Wild Kaimanawa horse photos courtesy of Heike Erhlenbach

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Hoofcare Organisation Of  New Zealand Inc.

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Dr Robert Bowker Seminar Notes


    The following key point notes are courtesy of
    Yvonne Welz from
    and were taken at the Dr. Robert Bowker, VMD, PhD
    (Michigan State University Equine Foot Laboratory)
    2 day Seminar in Tucson, Arizona
    on the 23-24th of January 2007


  • The hoof wall is not a rigid structure, but is fluid; the hoof wall inside is like "peanut butter."
  • All hoof wall does not grow from the coronet; a significant portion of inner hoof wall is formed from "grocery bags" of cells in the second epidermal laminae.
  • There is improved perfusion of blood flow through the foot on pea rock, sand or foam pads, and a dramatic decrease of perfusion on cement or wood blocks.
  • Movement is so important because it improves the perfusion of the foot.
  • With peripheral loading of the hoof wall (through shoeing or trimming), blood flow stops for a moment with every single heartbeat.
  • In a good-footed horse, the entire digital cushion area is all fibrocartilage; in a bad-footed horse, it is fatty connective tissue.
  • In a good-footed horse, there is fibrocartilage directly over the bars; in a bad-footed horse, there is simply a piece of thin, connective tissue.
  • Fibrocartilage is created through stimulation-movement. Once created, it will stay there permanently. Horses that don’t move enough, don't ever develop the fibrocartilage.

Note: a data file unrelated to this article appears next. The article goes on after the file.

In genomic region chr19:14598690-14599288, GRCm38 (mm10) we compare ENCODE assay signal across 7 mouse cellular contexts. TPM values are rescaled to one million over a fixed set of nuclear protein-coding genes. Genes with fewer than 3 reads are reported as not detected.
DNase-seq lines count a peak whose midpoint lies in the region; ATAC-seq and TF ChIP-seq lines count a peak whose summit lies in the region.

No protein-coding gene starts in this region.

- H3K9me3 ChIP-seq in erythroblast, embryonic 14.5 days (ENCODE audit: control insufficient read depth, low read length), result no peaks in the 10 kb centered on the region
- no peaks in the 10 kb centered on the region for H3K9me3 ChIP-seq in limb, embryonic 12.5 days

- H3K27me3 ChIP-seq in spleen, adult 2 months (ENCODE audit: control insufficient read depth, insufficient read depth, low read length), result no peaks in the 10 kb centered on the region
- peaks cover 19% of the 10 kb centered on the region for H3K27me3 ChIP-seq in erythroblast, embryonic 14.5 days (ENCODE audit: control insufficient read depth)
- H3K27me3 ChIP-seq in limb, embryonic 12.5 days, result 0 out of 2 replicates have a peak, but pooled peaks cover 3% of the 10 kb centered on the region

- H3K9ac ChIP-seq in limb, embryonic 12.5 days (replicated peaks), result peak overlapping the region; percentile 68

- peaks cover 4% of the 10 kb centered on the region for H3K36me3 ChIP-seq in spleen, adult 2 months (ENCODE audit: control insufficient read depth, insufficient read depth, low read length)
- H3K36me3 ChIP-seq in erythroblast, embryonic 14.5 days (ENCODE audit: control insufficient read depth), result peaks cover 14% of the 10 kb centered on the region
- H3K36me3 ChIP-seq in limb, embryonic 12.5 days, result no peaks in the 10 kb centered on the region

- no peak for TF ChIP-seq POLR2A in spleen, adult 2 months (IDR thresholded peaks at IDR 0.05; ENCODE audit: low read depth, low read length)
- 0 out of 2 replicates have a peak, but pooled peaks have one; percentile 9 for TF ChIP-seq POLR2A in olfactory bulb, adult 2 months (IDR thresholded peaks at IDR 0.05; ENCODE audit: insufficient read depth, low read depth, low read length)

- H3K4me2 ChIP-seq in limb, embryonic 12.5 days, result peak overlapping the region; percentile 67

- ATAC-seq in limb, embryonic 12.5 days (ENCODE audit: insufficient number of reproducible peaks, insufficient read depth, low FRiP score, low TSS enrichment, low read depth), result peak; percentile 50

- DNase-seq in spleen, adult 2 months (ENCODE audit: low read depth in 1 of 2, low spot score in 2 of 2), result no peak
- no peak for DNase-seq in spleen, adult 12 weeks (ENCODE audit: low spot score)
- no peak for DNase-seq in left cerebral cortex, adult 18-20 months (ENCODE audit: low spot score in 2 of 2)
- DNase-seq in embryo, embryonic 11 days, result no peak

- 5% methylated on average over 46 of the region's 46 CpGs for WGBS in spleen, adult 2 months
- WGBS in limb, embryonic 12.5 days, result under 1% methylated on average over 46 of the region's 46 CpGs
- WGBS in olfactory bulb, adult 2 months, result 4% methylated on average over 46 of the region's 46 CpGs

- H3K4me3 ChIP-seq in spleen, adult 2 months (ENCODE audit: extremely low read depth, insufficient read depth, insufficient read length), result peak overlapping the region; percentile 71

• A solar load on the hoof encourages bone to be laid down; a peripheral load on the hoof encourages bone to be lost.
  • Peripheral loading of the hoof (shod or barefoot) is a negative thing!
  • A horse living outside will take 4,000-6,000 steps per 24 hr; a horse living in a stall will take 800 steps per 24 hr.
  • There is no direct connection that he can find between the hoof wall to the coffin bone that can create support-there is simply dermal tissue between the laminae & the coffin bone.
  • The function of the laminae are not to support the horse, but rather to produce tubules for the white line and sole.
  • 4-point contact is artificial, because if these points were active, they would be worn down and recessed.
  • Increased laminae density is a sign of stress.
    Solar plug-ground material that packs in the hoof-minimizes peripheral loading effects.

  • Scooping out sole and bars accentuates peripheral loading effects.
  • There is 1/3 the amount of pressure on the hoof wall when standing on rubber vs. standing on concrete. This is because the hoof is fluid, and there is more surface area on rubber.
  • Bars should be a weight-loading structure, with a healthy bar at a 45 degree angle to the ground.
  • Most of the sole comes right from the bars and is growing forward.
  • If bars are removed, you remove sole regeneration--bars provide keratinized horn for the sole.
  • The coffin bone is not parallel to the sole; rather it is closer to the sole in the center.
  • The thickest part of the sole is under the coffin bone.
  • At least one-third of hoof wall comes from laminae (up to 50%)
    Evidence suggests that P3 is partially supported by a thick sole in front of the bars.